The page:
In the most rudimentary sense, each aircraft in a formation provides mutual support by checking the other’s “six.” Using a clock as a reference, the area directly in front of the aircraft is 12 o’clock, the left and right are 9 and 3 o’clock, and the 6 o’clock position is directly behind the jet. “Checking six” is the least visible (and thus most vulnerable) area for a pilot. Each aircraft flies in a tactical formation that allows the other to check his wingman’s six—a pilot relies on his wingman to check his most vulnerable area. With increased technology and more advanced weapons systems like the F-22, visual formations are less important and pilots may not even be able to see each other. Still, the presence of other friendly aircraft in close proximity provides mutual support; regardless of what happens to either aircraft, a squadron mate is close by to lend a hand if required.
A Christian needs mutual support in his spiritual life just as a fighter pilot requires mutual support in combat. The support, accountability, and encouragement provided by a friend in Christ to a fighter pilot can determine the success or failure of his mission in life. The support of a fellowship of believers has an unquantifiable impact on the life of a Christian. While it is true that God is the source of a Christian’s strength, there are few Biblical examples of those who God intended to be alone in this world (though there are a few). In Ecclesiastes, God said, “Two are better than one, because they have a good return for their work: if one falls down his friend can help him up. But pity the man who falls and has no one to help him up.” And further, “Though one may be overpowered, two can defend themselves. A cord of three strands is not quickly broken” (4:12). Most people quickly assume that the “cords” apply to those who are married, representing the husband, wife, and God. While it does have a unique application to a marriage relationship, there is no evidence the author intended it to be restricted to that use, and the phrase is just as pertinent to those who are single. The first two cords are the Christian and God, the third cord is his wingman; depending on the point of view, the wingman could be fulfilled by church fellowship, a Bible study group, or a faithful Christian friend—importantly, a friend of the same gender—to whom he can confide and maintain a relationship of accountability.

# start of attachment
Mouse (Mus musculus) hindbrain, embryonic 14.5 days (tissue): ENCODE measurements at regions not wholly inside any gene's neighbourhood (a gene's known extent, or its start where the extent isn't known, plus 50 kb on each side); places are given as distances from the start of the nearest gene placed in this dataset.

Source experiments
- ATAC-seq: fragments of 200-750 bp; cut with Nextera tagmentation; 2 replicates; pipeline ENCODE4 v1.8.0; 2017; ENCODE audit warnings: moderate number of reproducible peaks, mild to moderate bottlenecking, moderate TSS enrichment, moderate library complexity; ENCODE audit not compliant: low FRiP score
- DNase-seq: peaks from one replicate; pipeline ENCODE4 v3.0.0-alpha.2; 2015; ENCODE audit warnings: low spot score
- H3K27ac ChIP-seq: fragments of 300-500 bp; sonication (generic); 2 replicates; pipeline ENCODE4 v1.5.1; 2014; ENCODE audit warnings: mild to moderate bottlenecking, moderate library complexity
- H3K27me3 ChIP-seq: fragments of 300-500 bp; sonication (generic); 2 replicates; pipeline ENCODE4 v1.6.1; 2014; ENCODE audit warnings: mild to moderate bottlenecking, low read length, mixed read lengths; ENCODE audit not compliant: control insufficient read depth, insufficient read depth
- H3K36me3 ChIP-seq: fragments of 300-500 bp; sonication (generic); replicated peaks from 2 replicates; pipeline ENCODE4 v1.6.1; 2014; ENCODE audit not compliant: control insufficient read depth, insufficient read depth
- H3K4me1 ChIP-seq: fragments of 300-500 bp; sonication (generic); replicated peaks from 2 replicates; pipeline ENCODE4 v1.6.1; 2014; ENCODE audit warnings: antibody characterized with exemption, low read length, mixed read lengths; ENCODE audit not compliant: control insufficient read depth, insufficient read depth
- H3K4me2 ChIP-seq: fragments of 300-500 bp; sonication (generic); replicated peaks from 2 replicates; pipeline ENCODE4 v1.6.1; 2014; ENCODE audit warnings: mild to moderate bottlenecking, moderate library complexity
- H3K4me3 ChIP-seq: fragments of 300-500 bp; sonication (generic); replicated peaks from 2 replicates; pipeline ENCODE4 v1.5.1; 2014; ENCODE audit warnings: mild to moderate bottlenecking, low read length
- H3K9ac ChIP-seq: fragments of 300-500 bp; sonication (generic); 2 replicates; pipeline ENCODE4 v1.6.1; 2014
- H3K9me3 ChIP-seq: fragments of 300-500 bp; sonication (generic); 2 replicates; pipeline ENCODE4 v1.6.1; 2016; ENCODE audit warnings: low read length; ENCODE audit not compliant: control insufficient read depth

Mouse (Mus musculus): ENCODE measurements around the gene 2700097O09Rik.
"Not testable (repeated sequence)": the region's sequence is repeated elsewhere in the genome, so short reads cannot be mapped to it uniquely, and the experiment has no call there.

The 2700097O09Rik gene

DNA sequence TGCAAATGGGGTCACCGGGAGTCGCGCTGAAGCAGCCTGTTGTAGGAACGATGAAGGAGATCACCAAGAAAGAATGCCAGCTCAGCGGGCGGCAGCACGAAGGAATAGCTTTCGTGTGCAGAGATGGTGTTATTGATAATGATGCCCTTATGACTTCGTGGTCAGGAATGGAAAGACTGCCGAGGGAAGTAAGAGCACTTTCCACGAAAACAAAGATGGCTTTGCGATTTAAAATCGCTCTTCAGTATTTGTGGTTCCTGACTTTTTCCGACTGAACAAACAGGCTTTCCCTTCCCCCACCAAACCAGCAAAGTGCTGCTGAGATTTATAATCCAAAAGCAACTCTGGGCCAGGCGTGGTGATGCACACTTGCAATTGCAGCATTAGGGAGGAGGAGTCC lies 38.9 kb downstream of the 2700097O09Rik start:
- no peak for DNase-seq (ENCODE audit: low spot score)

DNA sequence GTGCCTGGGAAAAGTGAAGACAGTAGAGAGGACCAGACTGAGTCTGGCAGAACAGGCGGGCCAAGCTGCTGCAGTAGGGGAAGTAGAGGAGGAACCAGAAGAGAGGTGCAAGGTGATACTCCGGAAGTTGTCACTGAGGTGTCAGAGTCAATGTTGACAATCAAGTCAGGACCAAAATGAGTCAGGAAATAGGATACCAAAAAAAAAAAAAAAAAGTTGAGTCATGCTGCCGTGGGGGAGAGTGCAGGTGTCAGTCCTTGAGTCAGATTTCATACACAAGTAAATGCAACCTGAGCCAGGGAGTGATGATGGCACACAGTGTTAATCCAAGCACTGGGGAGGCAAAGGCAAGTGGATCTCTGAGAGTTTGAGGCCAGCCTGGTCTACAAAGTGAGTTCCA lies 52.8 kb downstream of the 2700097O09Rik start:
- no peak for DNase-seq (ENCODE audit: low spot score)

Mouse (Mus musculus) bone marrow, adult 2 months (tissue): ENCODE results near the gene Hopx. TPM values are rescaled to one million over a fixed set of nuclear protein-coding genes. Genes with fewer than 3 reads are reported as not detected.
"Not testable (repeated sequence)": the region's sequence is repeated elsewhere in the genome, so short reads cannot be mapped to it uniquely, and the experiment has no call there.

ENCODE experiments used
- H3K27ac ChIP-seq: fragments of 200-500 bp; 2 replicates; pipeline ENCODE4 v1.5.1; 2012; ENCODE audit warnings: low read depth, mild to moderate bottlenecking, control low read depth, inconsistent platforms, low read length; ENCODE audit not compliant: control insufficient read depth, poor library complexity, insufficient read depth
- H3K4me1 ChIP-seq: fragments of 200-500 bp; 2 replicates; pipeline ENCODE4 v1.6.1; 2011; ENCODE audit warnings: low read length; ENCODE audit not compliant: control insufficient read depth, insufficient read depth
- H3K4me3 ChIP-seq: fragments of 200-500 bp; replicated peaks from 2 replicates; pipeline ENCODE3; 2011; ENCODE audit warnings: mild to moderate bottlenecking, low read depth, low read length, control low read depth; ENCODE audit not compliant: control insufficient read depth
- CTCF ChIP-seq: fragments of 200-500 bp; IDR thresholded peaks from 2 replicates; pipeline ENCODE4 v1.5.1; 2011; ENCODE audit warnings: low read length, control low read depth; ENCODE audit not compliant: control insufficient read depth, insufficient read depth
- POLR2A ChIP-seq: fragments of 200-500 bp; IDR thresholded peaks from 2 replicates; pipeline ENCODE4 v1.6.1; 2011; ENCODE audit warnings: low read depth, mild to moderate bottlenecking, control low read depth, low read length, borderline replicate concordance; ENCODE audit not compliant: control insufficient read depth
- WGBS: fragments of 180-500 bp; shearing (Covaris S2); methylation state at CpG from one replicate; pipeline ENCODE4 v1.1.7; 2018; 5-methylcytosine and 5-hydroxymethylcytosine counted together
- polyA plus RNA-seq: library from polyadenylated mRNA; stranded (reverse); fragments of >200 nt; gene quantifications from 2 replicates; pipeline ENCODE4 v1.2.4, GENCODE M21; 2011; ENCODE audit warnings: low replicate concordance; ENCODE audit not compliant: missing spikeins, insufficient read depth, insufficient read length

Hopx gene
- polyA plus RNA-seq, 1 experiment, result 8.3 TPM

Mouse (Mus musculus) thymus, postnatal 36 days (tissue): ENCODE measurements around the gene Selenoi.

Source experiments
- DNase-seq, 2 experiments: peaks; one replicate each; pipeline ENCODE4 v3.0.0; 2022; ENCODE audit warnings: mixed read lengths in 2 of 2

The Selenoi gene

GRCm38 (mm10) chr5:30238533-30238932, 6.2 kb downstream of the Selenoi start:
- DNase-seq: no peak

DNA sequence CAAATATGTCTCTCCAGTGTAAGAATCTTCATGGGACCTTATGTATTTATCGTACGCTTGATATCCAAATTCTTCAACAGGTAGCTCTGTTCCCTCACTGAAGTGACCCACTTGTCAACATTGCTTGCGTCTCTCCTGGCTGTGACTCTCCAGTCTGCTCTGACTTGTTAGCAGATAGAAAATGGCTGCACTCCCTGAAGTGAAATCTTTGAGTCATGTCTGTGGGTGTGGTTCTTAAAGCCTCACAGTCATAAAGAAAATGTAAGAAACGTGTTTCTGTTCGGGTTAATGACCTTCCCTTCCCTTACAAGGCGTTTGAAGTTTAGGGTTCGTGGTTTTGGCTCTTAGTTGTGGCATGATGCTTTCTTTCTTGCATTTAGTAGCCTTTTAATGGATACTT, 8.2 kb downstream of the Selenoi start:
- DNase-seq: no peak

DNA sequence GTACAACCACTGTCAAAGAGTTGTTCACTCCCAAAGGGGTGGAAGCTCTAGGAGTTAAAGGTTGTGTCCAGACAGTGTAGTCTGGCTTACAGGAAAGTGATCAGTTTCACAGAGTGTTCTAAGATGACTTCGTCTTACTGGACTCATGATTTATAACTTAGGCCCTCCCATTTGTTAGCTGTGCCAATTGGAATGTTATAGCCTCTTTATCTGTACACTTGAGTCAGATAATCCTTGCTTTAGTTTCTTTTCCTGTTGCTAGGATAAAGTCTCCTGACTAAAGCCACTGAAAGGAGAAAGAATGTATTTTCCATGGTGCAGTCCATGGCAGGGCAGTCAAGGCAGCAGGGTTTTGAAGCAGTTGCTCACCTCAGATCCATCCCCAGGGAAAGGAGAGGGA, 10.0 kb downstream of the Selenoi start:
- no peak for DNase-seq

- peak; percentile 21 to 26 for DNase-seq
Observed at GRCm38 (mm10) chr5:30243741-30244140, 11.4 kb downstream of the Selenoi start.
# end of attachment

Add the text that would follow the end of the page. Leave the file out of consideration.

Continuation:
A Christian wingman is an important asset in all facets of a fighter pilot’s life. One area that he can be of great support is a deployment. The sexual tenor of fighter pilots tends to increase when they deploy, and having a Christian friend who keeps his mind out of the gutter can be invaluable. Without ever mentioning specific topics, a Christian can help his brother stay accountable. It’s relatively easy for one Christian to help another by simply asking how he’s doing. A fellow Christian can also provide immense spiritual encouragement. Twice in my short career another Christian officer and I have uplifted each other’s spirits by supporting each other in a common struggle. The mutual support of a Christian brother or sister is invaluable. A Christian fighter pilot needs a spiritual “wingman” on this earth just as much as a tactical wingman in combat.
A Christian fighter pilot requires many of the same things in the spiritual world as he does the tactical one. The typical fighter pilot exudes confidence in his abilities and expertise in knowledge; a Christian fighter pilot needs a similar confidence and wisdom in his spiritual foundation. In combat he needs a wingman to back him up; spiritually, a Christian brother does the same. Strength in these qualities assures mission success in the fighter pilot’s tactical and spiritual worlds.